Sumaiya Sheikh has heard about the key issues shaping the November election, such as women's reproductive rights, gun violence, climate change, immigration and how to move past the COVID-19 pandemic.
She has opinions on those topics, and she's excited about the chance to soon make them heard.
Sheikh, a 17-year-old senior at Austin High School, said she does not turn 18 until December and will not be able to cast a ballot in the upcoming midterm election. But she already has filled out most of a voter registration form – which she received on campus Thursday from representatives of the League of Women Voters of Houston – and plans to complete the paperwork and become a registered voter as soon as she is eligible.
"I feel like there's so much that needs to be addressed," Sheikh said. "The people that are in charge right now are older and they have different mindsets and opinions on things. Everybody has a valid opinion, but times are changing and things are evolving. And I feel like if younger people are voting, we can make changes way faster and they'd be more effective and there'd be way more support as well."
Teenagers across Houston ISD are feeling similarly empowered this week, because the start of a new school year is coinciding with a new initiative involving Texas' largest school district and the local chapter of the League of Women Voters, a non-partisan, grassroots organization that advocates for voting rights and education. It is deploying volunteer deputy voting registrars to 39 high schools on a rotating basis to help eligible students register to vote, provide registration forms to those like Sheikh who are not quite eligible and also to answer questions and provide information about how to vote and where to learn about political candidates and their views.
The partnership with HISD was about a year in the making, according to Nancy Kral, the vice president of voter services for the League of Women Voters of Houston. And while the local voting organization regularly holds registration drives at high schools and colleges in the region, Kral said this week's effort is unique in terms of its scale.
"This is the first time we have worked with HISD to make a deliberate, concerted effort to offer voter registration at every single high school in HISD during the same week," she said. "And it's pretty amazing."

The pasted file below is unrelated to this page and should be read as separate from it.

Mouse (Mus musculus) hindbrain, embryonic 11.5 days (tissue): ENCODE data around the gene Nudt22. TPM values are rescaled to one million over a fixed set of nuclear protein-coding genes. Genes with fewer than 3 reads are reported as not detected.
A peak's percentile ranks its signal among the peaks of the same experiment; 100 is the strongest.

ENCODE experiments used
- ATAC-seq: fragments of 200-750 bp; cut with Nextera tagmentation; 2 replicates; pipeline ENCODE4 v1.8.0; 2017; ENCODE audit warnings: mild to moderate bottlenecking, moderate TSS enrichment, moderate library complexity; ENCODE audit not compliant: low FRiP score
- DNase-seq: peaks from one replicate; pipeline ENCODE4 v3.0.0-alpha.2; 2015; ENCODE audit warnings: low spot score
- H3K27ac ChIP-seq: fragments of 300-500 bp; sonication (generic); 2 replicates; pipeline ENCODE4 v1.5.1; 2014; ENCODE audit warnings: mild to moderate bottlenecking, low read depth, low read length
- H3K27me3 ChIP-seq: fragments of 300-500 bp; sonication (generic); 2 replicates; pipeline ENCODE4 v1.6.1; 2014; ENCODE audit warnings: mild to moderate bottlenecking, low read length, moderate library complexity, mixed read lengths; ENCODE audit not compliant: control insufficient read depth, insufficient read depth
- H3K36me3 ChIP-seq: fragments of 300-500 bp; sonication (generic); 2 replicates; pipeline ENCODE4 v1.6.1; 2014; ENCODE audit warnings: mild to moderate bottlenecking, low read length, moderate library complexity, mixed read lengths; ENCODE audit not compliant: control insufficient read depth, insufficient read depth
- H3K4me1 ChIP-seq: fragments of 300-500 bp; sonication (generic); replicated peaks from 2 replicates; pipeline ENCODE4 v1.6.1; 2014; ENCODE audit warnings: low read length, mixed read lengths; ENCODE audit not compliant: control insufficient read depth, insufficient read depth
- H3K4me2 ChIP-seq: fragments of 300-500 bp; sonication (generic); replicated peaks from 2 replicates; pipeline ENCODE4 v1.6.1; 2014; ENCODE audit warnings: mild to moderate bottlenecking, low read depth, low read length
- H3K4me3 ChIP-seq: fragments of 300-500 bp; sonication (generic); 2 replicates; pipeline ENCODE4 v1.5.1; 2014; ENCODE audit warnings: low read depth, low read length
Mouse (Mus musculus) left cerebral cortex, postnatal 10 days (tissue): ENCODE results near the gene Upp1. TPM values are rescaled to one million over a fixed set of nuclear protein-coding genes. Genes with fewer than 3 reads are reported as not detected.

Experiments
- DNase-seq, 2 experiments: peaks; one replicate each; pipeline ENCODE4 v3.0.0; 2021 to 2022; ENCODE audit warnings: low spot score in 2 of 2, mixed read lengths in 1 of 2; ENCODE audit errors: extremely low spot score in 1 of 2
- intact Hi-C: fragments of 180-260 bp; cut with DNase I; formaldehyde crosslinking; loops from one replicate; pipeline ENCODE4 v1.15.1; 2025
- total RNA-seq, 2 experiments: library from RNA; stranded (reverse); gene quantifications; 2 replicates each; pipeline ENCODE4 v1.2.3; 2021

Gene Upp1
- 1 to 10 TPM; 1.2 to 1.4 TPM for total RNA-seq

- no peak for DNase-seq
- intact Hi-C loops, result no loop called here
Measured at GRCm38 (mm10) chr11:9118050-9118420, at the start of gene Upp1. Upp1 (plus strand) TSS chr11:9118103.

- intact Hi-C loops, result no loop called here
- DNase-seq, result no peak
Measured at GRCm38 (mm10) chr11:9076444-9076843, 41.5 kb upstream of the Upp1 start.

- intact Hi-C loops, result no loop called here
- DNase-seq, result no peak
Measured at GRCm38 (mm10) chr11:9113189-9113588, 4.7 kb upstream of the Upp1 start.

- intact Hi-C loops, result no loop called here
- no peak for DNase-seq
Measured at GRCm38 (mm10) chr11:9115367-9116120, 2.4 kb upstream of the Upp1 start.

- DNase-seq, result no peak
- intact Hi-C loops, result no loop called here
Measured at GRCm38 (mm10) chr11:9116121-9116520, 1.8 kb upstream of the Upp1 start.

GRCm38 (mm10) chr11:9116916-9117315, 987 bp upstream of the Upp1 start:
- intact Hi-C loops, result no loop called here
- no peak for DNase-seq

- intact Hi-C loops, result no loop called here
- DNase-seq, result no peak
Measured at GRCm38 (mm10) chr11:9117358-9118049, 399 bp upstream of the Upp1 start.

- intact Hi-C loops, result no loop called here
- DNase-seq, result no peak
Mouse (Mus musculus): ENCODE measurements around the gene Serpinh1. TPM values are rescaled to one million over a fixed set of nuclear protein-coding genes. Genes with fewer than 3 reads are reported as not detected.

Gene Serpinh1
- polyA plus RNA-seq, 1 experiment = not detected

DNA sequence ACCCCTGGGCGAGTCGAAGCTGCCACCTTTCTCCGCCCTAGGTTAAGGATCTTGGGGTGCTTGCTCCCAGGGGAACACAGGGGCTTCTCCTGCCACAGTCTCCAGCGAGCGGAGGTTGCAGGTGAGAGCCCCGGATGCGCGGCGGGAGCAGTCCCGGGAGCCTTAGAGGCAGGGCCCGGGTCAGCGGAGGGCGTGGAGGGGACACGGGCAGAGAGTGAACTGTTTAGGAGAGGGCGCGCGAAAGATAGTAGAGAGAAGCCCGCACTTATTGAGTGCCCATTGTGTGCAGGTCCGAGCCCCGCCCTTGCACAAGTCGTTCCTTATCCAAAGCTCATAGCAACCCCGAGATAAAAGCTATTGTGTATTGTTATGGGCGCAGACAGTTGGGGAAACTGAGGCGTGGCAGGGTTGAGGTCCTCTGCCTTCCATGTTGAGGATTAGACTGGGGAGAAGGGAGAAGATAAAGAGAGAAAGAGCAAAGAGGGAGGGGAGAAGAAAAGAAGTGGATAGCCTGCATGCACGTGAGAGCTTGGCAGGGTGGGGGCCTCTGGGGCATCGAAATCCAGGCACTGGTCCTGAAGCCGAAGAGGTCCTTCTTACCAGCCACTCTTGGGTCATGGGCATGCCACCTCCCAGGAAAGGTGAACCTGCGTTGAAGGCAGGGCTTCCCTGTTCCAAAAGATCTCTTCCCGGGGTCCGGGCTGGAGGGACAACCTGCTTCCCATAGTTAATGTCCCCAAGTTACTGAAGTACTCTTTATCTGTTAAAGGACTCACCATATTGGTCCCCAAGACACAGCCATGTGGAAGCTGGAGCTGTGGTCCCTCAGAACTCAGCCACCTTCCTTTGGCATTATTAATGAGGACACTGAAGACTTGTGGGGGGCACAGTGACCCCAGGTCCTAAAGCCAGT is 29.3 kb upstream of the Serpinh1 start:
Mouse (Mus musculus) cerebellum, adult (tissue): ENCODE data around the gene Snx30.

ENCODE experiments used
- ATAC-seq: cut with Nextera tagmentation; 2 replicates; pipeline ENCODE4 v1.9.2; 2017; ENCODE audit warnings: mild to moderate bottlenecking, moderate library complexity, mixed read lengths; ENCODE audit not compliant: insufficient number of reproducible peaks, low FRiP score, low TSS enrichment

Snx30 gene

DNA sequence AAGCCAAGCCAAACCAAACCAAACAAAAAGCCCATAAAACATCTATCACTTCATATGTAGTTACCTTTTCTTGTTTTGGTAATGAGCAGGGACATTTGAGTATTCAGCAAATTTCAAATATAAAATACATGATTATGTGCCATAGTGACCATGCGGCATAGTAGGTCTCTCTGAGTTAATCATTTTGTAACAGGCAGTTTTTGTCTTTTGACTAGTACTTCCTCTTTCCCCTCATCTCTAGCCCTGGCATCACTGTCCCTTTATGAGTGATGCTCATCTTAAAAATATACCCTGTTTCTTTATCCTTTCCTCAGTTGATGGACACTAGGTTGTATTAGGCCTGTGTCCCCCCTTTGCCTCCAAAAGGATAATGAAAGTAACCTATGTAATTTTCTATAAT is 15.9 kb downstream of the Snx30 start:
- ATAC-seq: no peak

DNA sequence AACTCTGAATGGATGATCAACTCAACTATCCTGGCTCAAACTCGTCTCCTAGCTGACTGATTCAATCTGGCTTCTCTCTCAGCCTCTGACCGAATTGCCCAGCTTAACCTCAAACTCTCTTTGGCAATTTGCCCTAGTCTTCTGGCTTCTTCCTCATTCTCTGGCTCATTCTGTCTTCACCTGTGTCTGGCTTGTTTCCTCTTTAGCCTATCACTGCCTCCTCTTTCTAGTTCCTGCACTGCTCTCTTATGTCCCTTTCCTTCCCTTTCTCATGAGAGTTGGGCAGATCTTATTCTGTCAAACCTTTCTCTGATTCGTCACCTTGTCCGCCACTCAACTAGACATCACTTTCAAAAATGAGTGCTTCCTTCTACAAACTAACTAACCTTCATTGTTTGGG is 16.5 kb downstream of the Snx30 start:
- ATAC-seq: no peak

HISD Superintendent Millard House II visited schools and spoke with media earlier in the week and discussed the initiative.
Mark Kerrissey, a longtime economics teacher at Austin, said he regularly helps his students register to vote and teaches them about the importance of participating in the democratic process. So he said he's encouraged to see such an initiative on a district-wide level.
The students who are taking advantage and getting registered can serve as models for their peers, according to Kerrissey, who said he plans to organize a field trip of sorts later this year and bus eligible students to a nearby polling location during the early voting period.
"It's so important for these kids to know the process of how to vote, having been registered, because when they leave here, it's very difficult to learn the process," Kerrissey said. "So find out now, and it's easier later on."
Kral said there seems to be an uptick of interest in the current election cycle, even in a state with historically low voter turnout, and especially among younger residents who typically do not vote as often as older citizens. Still, Sheikh said many of her classmates "really don't care" about politics or voting.
But registration initiatives like this week's open the door to conversations about voting and how it can impact lives, Sheikh said, particularly in underserved, low-income communities of color like the Second Ward. Another Austin student who is registering to vote, Diamond Quintana, said she is going to encourage her mother to register as well so they can vote together.
"Getting all these kids to register, they're going to tell their family members, because maybe their family members don't register to vote," Sheikh said. "They'll tell their parents, and their parents will tell their friends. It's a ripple effect, and that's why I'm glad they're doing this at Austin."
Three volunteer registrars from the League of Women Voters set up a table near the Austin cafeteria during lunchtime Thursday and had a steady stream of students come by and either register, ask questions or pick up handouts about voting in Harris County and Texas. Registration forms were available in four different languages – English, Spanish, Chinese and Vietnamese.
The volunteers also spoke about the initiative to students in Kerrissey's class.
"They explained what we can vote on and what we cannot vote on and what we should and should not wear when we go to the poll and all that," Quintana said. "I think they were very honest about it all. I think that attracted a lot of people's attention, because most people started talking and asking questions about what to do. So I think it was good."